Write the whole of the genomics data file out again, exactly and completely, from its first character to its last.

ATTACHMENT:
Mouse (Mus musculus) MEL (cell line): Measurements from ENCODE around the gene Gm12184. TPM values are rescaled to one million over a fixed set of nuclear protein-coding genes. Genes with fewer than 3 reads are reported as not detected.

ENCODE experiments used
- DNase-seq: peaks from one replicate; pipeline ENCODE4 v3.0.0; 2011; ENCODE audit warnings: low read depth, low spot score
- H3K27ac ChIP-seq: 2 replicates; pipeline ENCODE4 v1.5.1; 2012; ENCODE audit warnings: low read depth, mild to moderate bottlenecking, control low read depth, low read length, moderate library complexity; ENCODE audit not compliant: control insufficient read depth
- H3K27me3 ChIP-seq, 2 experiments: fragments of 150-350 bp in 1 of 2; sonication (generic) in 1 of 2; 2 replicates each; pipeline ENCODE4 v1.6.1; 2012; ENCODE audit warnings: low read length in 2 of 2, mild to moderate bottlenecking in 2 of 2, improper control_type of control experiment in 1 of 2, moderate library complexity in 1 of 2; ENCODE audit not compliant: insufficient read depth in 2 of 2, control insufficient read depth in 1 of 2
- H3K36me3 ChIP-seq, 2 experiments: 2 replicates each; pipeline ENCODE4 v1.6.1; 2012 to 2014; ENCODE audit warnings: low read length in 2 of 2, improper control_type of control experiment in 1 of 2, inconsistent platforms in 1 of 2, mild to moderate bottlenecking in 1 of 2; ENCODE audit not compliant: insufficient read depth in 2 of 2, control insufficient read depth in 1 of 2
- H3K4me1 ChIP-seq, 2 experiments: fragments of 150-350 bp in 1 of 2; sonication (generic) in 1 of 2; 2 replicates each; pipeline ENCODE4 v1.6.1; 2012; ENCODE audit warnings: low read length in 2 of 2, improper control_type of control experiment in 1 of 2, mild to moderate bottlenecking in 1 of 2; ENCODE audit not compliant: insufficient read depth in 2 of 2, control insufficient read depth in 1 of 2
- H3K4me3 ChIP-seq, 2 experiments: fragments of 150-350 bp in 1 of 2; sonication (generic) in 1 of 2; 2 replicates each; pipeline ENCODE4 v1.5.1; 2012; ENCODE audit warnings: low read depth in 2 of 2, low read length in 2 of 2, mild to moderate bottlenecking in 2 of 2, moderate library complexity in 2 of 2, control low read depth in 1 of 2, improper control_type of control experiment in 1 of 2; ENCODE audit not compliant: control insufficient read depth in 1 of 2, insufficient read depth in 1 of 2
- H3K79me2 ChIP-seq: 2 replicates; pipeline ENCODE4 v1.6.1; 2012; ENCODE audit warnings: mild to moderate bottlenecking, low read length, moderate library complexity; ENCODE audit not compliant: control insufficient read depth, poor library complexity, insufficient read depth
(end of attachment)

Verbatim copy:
Mouse (Mus musculus) MEL (cell line): Measurements from ENCODE around the gene Gm12184. TPM values are rescaled to one million over a fixed set of nuclear protein-coding genes. Genes with fewer than 3 reads are reported as not detected.

ENCODE experiments used
- DNase-seq: peaks from one replicate; pipeline ENCODE4 v3.0.0; 2011; ENCODE audit warnings: low read depth, low spot score
- H3K27ac ChIP-seq: 2 replicates; pipeline ENCODE4 v1.5.1; 2012; ENCODE audit warnings: low read depth, mild to moderate bottlenecking, control low read depth, low read length, moderate library complexity; ENCODE audit not compliant: control insufficient read depth
- H3K27me3 ChIP-seq, 2 experiments: fragments of 150-350 bp in 1 of 2; sonication (generic) in 1 of 2; 2 replicates each; pipeline ENCODE4 v1.6.1; 2012; ENCODE audit warnings: low read length in 2 of 2, mild to moderate bottlenecking in 2 of 2, improper control_type of control experiment in 1 of 2, moderate library complexity in 1 of 2; ENCODE audit not compliant: insufficient read depth in 2 of 2, control insufficient read depth in 1 of 2
- H3K36me3 ChIP-seq, 2 experiments: 2 replicates each; pipeline ENCODE4 v1.6.1; 2012 to 2014; ENCODE audit warnings: low read length in 2 of 2, improper control_type of control experiment in 1 of 2, inconsistent platforms in 1 of 2, mild to moderate bottlenecking in 1 of 2; ENCODE audit not compliant: insufficient read depth in 2 of 2, control insufficient read depth in 1 of 2
- H3K4me1 ChIP-seq, 2 experiments: fragments of 150-350 bp in 1 of 2; sonication (generic) in 1 of 2; 2 replicates each; pipeline ENCODE4 v1.6.1; 2012; ENCODE audit warnings: low read length in 2 of 2, improper control_type of control experiment in 1 of 2, mild to moderate bottlenecking in 1 of 2; ENCODE audit not compliant: insufficient read depth in 2 of 2, control insufficient read depth in 1 of 2
- H3K4me3 ChIP-seq, 2 experiments: fragments of 150-350 bp in 1 of 2; sonication (generic) in 1 of 2; 2 replicates each; pipeline ENCODE4 v1.5.1; 2012; ENCODE audit warnings: low read depth in 2 of 2, low read length in 2 of 2, mild to moderate bottlenecking in 2 of 2, moderate library complexity in 2 of 2, control low read depth in 1 of 2, improper control_type of control experiment in 1 of 2; ENCODE audit not compliant: control insufficient read depth in 1 of 2, insufficient read depth in 1 of 2
- H3K79me2 ChIP-seq: 2 replicates; pipeline ENCODE4 v1.6.1; 2012; ENCODE audit warnings: mild to moderate bottlenecking, low read length, moderate library complexity; ENCODE audit not compliant: control insufficient read depth, poor library complexity, insufficient read depth